My recommendation to you? Make the foods listed below. But buy the injera at your local Ethiopian restaurant. It will be worth it. I also promise to try once more; this time with patience and caution I will attempt the 4-day recipe and let you know how that goes.
The meal is as follows: You have a fish, surrounded by several different vegetarian items. Each side dish has its own particular flavor, and they are all really easy to make. The difficult part is the timing- make sure you cook all of it in the right order so that they are ready together. However, don’t worry too much, because even if they have to sit on low heat for extra time the dishes will still taste great. The only exotic spice you will have to purchase for this meal is Berbere, which is a spice mixture that is typical in Ethiopian meals- I found it at my local food co-op. This feast will easily feed 4 people.
Main Dish: Berbere Red Snapper
Follow the Tandoori Fish recipe from my blog, but for the marinade use only the ingredients listed from Salt to Green Chilies, then add the following ingredients:
2 Tbsp Berbere
1 Tbsp Turmeric
2 Tbsp Crushed Garlic
Cook as otherwise directed. You can serve 2 fish if you have 4 guests.
Side Dish 1: Cabbage, Carrots and Potatoes (taken from Allrecipes)
2 Carrots, thinly sliced into oval medallions
1 Onion, thinly sliced into strips
1 tsp Sea Salt
1/2 tsp ground Black Pepper
1/2 tsp ground Cumin
1/4 tsp ground Turmeric
1/2 head of Cabbage, chopped thickly
2 medium sized Russet Potatoes, cut into 1-inch cubes
Heat a bit of coconut oil in a skillet over medium heat. Cook the carrots and onion in the hot oil about 5 minutes. Stir in the salt, pepper, cumin, turmeric, and cabbage and cook another 15 to 20 minutes. Add the potatoes; cover. Reduce heat to medium-low and cook until potatoes are soft, 20 to 30 minutes.
Side Dish 2: Berbere Spiced Lentils (adapted from TastyTrix. This recipe originally calls for red lentils, as they are commonly used in Ethiopian food. I use my favorite lentils instead, black beluga. They are small and cute!)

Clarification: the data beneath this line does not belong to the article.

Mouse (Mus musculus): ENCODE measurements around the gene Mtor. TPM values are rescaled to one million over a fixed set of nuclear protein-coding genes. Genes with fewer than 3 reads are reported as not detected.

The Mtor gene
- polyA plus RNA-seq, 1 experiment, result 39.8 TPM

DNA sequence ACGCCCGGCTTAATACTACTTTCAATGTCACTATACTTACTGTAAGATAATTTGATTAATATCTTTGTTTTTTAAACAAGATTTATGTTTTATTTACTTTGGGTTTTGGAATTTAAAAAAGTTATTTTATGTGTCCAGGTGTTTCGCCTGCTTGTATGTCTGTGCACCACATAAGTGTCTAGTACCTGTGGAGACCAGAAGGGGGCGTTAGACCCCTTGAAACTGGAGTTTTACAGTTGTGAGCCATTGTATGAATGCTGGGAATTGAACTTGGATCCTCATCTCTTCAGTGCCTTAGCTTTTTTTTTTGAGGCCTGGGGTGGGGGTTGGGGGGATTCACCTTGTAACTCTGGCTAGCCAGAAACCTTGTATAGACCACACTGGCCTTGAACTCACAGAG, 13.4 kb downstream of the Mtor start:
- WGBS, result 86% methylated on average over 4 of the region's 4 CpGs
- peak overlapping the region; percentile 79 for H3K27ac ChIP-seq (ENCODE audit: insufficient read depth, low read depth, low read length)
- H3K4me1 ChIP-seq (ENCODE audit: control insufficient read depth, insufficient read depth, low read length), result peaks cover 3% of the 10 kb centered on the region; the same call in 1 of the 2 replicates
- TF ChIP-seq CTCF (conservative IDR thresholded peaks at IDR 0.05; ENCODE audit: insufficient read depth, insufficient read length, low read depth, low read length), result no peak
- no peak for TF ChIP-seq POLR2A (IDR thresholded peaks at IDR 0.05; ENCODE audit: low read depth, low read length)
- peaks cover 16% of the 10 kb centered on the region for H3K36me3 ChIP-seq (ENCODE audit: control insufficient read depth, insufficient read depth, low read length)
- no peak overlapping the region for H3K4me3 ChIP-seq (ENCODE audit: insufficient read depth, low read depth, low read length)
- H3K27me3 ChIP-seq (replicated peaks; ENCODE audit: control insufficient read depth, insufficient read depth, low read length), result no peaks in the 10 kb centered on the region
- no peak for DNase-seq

1 Tbsp Coconut Oil
1/4 Red Onion, minced
1 thumb Fresh Ginger, minced
3 cloves Garlic, minced
1 heaping Tbsp Berbere
1 cup Black Beluga Lentils (rinsed)
14 ounces Fire Roasted Tomatoes
2 cups Water
Salt & Pepper, to taste
Greek Yogurt and Cilantro, to garnish
In a medium saucepan, saute the onion and ginger in the coconut oil over medium heat until the onion is soft. Add the garlic and the berbere, stir to combine. Add the lentils and cook for a couple of minutes. Add the tomatoes and water, bring to a boil, lower the heat and simmer, covered, until the lentils are soft, about 25 minutes. Stir occasionally and if the lentils are drying out, add more liquid. Season with salt and pepper and serve with a dollop of yogurt and a garnish of cilantro.
Side Dish 3: Tomato Salad (Adapted from Just A Pinch. This typical Ethiopian salad is a refreshing side to the other spiced dishes.)
1/2 small Yellow Onion
1 small Jalapeño
Juice of 2 small Lemons
2 Tbsp White Vinegar
1 Tbsp Olive Oil
1 tsp Salt
1/8 tsp fresh Ground Pepper
Chop onions and tomatoes into thick cubes. Seed the jalapeño and dice finely, You can put the seeds in if you want it a little spicier. Mix dressing ingredients together until well combined. Pour dressing over veggies and stir together gently. Let stand for at least 10 minutes to let the flavors blend. Use a slotted spoon to serve.
Side Dish 4: Collard Greens (Interestingly, this dish ends up being a bit sweet and very lightly spiced. It’s a beautiful side dish. Adapted from IheartKale.)
1 Tbsp Coconut Oil
1/2 an Onion, minced
2 cloves Garlic, peeled but left whole
2 cloves Garlic, minced
1 bunch Collard Greens, finely chopped
1 tsp Berbere
1 cup Water
Salt to taste
Heat the oil over medium heat. Add the onion and all the garlic and cook, stirring occasionally, for 5-7 minutes, until translucent and starting to brown. Stir in the berbere, saute for 30 seconds to coat onions, then add collard greens and saute a quick minute. Pour in the water and salt and simmer for about 15 minutes, until almost all of the water has evaporated. Transfer mixture to a blender or food processor and pulse until you have a thick puree. If your greens are on the bitter side, add a little more salt.